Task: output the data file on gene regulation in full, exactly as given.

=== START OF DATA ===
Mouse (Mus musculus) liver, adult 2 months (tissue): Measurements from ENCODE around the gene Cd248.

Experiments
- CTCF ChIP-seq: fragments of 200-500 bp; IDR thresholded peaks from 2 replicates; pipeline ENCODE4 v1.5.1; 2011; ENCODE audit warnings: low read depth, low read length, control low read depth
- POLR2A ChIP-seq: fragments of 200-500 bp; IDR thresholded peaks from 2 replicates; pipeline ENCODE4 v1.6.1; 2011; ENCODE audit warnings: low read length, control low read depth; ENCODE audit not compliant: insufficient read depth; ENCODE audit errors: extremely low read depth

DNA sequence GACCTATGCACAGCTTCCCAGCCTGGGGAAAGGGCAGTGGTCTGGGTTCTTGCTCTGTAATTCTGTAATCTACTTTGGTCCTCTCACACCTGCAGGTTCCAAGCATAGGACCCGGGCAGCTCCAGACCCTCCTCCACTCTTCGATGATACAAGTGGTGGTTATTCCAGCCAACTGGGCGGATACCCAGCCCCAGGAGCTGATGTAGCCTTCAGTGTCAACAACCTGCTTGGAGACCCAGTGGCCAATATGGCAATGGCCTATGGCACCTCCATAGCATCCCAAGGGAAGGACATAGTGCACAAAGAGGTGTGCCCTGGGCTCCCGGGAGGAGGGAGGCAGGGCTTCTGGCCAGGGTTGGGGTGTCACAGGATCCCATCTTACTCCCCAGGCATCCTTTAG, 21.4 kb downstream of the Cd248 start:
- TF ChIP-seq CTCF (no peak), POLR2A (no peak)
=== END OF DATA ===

Mouse (Mus musculus) liver, adult 2 months (tissue): Measurements from ENCODE around the gene Cd248.

Experiments
- CTCF ChIP-seq: fragments of 200-500 bp; IDR thresholded peaks from 2 replicates; pipeline ENCODE4 v1.5.1; 2011; ENCODE audit warnings: low read depth, low read length, control low read depth
- POLR2A ChIP-seq: fragments of 200-500 bp; IDR thresholded peaks from 2 replicates; pipeline ENCODE4 v1.6.1; 2011; ENCODE audit warnings: low read length, control low read depth; ENCODE audit not compliant: insufficient read depth; ENCODE audit errors: extremely low read depth

DNA sequence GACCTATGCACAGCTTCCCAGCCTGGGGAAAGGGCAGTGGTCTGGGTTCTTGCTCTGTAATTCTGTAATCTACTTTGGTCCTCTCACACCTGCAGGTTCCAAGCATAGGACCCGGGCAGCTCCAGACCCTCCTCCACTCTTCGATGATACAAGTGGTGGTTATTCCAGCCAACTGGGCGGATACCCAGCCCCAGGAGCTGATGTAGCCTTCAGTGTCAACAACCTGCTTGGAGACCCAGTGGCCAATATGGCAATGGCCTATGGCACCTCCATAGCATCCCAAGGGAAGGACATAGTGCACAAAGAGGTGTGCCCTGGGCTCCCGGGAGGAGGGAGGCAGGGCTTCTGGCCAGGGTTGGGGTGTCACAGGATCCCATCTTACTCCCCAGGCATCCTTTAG, 21.4 kb downstream of the Cd248 start:
- TF ChIP-seq CTCF (no peak), POLR2A (no peak)